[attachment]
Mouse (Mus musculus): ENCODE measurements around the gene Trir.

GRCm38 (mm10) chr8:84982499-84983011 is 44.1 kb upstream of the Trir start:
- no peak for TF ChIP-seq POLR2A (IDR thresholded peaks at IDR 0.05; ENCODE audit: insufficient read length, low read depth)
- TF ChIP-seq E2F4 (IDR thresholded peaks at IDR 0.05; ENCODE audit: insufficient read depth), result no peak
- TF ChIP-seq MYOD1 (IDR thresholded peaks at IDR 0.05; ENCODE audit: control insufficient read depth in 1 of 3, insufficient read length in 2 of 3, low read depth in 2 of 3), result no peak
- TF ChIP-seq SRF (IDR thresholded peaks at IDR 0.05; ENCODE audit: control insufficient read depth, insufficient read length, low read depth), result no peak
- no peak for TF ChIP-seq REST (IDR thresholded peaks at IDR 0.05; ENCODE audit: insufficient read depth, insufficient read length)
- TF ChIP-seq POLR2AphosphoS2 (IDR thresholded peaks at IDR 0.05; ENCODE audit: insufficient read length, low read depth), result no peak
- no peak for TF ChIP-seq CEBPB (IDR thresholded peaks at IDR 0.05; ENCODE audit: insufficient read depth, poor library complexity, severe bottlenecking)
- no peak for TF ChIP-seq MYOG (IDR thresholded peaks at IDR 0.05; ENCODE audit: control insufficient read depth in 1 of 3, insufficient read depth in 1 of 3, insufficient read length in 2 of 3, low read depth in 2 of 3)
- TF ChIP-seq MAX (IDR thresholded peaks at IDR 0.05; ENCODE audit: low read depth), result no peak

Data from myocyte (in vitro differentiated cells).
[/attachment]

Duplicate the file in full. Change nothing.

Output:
Mouse (Mus musculus): ENCODE measurements around the gene Trir.

GRCm38 (mm10) chr8:84982499-84983011 is 44.1 kb upstream of the Trir start:
- no peak for TF ChIP-seq POLR2A (IDR thresholded peaks at IDR 0.05; ENCODE audit: insufficient read length, low read depth)
- TF ChIP-seq E2F4 (IDR thresholded peaks at IDR 0.05; ENCODE audit: insufficient read depth), result no peak
- TF ChIP-seq MYOD1 (IDR thresholded peaks at IDR 0.05; ENCODE audit: control insufficient read depth in 1 of 3, insufficient read length in 2 of 3, low read depth in 2 of 3), result no peak
- TF ChIP-seq SRF (IDR thresholded peaks at IDR 0.05; ENCODE audit: control insufficient read depth, insufficient read length, low read depth), result no peak
- no peak for TF ChIP-seq REST (IDR thresholded peaks at IDR 0.05; ENCODE audit: insufficient read depth, insufficient read length)
- TF ChIP-seq POLR2AphosphoS2 (IDR thresholded peaks at IDR 0.05; ENCODE audit: insufficient read length, low read depth), result no peak
- no peak for TF ChIP-seq CEBPB (IDR thresholded peaks at IDR 0.05; ENCODE audit: insufficient read depth, poor library complexity, severe bottlenecking)
- no peak for TF ChIP-seq MYOG (IDR thresholded peaks at IDR 0.05; ENCODE audit: control insufficient read depth in 1 of 3, insufficient read depth in 1 of 3, insufficient read length in 2 of 3, low read depth in 2 of 3)
- TF ChIP-seq MAX (IDR thresholded peaks at IDR 0.05; ENCODE audit: low read depth), result no peak

Data from myocyte (in vitro differentiated cells).